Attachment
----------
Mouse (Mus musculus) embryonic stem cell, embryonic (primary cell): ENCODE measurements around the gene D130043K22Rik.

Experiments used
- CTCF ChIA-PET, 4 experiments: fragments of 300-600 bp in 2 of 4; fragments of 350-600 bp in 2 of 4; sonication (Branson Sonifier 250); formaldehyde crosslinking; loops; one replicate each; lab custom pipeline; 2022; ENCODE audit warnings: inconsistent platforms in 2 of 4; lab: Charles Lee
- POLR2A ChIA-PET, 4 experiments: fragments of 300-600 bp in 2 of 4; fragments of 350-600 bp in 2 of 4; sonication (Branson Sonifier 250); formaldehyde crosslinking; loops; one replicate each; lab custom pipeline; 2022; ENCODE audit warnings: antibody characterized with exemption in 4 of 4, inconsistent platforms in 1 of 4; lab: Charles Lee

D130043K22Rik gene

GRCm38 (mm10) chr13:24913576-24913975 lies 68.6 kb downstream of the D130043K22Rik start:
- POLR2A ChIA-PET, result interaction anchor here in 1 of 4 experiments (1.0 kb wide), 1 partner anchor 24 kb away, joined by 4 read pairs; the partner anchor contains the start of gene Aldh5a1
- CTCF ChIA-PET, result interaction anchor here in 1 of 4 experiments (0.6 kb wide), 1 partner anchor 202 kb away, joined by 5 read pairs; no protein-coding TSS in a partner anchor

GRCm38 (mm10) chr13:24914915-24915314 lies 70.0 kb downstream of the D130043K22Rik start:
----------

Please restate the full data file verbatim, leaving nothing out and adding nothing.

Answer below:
Mouse (Mus musculus) embryonic stem cell, embryonic (primary cell): ENCODE measurements around the gene D130043K22Rik.

Experiments used
- CTCF ChIA-PET, 4 experiments: fragments of 300-600 bp in 2 of 4; fragments of 350-600 bp in 2 of 4; sonication (Branson Sonifier 250); formaldehyde crosslinking; loops; one replicate each; lab custom pipeline; 2022; ENCODE audit warnings: inconsistent platforms in 2 of 4; lab: Charles Lee
- POLR2A ChIA-PET, 4 experiments: fragments of 300-600 bp in 2 of 4; fragments of 350-600 bp in 2 of 4; sonication (Branson Sonifier 250); formaldehyde crosslinking; loops; one replicate each; lab custom pipeline; 2022; ENCODE audit warnings: antibody characterized with exemption in 4 of 4, inconsistent platforms in 1 of 4; lab: Charles Lee

D130043K22Rik gene

GRCm38 (mm10) chr13:24913576-24913975 lies 68.6 kb downstream of the D130043K22Rik start:
- POLR2A ChIA-PET, result interaction anchor here in 1 of 4 experiments (1.0 kb wide), 1 partner anchor 24 kb away, joined by 4 read pairs; the partner anchor contains the start of gene Aldh5a1
- CTCF ChIA-PET, result interaction anchor here in 1 of 4 experiments (0.6 kb wide), 1 partner anchor 202 kb away, joined by 5 read pairs; no protein-coding TSS in a partner anchor

GRCm38 (mm10) chr13:24914915-24915314 lies 70.0 kb downstream of the D130043K22Rik start: